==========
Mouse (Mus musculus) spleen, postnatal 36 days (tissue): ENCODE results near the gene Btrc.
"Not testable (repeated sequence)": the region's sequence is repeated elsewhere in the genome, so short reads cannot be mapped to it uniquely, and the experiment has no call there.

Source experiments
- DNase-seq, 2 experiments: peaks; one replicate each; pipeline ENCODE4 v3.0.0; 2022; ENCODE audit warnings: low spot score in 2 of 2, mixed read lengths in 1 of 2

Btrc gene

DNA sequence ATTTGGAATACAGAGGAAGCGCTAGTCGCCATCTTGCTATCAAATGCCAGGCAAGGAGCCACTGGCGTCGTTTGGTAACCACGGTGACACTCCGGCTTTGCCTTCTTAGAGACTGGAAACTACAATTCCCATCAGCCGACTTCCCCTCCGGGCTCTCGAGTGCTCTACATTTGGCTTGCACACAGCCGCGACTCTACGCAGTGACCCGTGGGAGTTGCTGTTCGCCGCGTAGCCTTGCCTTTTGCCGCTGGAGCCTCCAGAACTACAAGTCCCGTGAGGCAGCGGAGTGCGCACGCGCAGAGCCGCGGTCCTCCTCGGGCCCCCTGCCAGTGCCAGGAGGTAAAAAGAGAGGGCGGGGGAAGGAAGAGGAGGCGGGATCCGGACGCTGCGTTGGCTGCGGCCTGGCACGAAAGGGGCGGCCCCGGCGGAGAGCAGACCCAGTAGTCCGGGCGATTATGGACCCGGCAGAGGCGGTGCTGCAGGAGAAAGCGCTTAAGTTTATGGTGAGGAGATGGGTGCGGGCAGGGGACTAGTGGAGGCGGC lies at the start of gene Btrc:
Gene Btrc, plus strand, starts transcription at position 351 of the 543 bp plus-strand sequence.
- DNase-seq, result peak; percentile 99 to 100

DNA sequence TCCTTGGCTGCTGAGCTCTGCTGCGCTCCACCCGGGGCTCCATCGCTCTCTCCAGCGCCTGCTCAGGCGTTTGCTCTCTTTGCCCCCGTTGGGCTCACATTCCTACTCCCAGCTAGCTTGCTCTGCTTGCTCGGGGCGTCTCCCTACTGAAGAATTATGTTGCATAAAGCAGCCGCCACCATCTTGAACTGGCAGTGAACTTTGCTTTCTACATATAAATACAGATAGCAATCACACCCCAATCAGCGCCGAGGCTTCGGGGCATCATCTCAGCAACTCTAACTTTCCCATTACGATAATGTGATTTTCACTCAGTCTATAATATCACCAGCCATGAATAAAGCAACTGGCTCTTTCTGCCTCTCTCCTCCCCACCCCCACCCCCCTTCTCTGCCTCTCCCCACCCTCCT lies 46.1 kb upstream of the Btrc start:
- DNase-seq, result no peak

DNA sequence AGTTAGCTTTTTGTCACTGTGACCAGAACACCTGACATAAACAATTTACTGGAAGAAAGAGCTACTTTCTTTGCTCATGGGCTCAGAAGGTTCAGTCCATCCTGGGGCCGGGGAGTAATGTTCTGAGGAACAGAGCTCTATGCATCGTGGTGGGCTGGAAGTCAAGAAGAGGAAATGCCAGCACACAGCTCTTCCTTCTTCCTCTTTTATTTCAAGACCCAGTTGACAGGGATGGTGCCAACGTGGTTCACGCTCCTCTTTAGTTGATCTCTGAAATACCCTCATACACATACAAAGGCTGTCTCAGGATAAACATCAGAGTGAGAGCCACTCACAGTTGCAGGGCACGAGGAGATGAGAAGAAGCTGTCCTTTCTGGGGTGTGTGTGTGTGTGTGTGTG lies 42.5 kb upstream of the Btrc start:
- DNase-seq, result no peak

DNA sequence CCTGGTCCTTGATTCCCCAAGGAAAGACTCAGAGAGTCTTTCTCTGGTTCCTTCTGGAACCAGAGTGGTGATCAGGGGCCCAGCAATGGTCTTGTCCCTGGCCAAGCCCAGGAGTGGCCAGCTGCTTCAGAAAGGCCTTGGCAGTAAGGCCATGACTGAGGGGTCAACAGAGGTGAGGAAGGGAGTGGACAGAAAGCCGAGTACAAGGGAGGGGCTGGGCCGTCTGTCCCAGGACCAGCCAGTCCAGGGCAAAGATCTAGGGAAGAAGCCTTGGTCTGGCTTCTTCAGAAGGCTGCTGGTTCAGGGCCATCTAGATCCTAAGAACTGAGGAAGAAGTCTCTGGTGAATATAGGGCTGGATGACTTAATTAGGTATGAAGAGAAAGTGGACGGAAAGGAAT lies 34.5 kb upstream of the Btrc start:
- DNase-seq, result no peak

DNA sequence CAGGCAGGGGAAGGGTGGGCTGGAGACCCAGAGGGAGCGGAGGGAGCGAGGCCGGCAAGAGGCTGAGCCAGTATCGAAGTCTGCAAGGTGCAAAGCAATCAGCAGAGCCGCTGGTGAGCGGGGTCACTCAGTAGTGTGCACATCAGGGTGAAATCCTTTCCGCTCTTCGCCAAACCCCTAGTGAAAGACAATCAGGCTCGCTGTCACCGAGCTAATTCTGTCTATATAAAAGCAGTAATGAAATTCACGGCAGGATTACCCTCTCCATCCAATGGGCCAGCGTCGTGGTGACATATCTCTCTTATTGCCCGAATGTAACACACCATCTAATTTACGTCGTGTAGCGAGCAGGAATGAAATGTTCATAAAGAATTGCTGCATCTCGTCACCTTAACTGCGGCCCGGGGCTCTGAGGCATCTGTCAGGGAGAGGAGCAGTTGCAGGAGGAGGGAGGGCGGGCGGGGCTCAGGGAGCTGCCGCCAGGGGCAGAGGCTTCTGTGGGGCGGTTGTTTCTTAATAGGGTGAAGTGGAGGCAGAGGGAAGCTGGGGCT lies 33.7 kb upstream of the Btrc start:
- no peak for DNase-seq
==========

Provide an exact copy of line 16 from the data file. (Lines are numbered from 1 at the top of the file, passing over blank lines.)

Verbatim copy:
- no peak for DNase-seq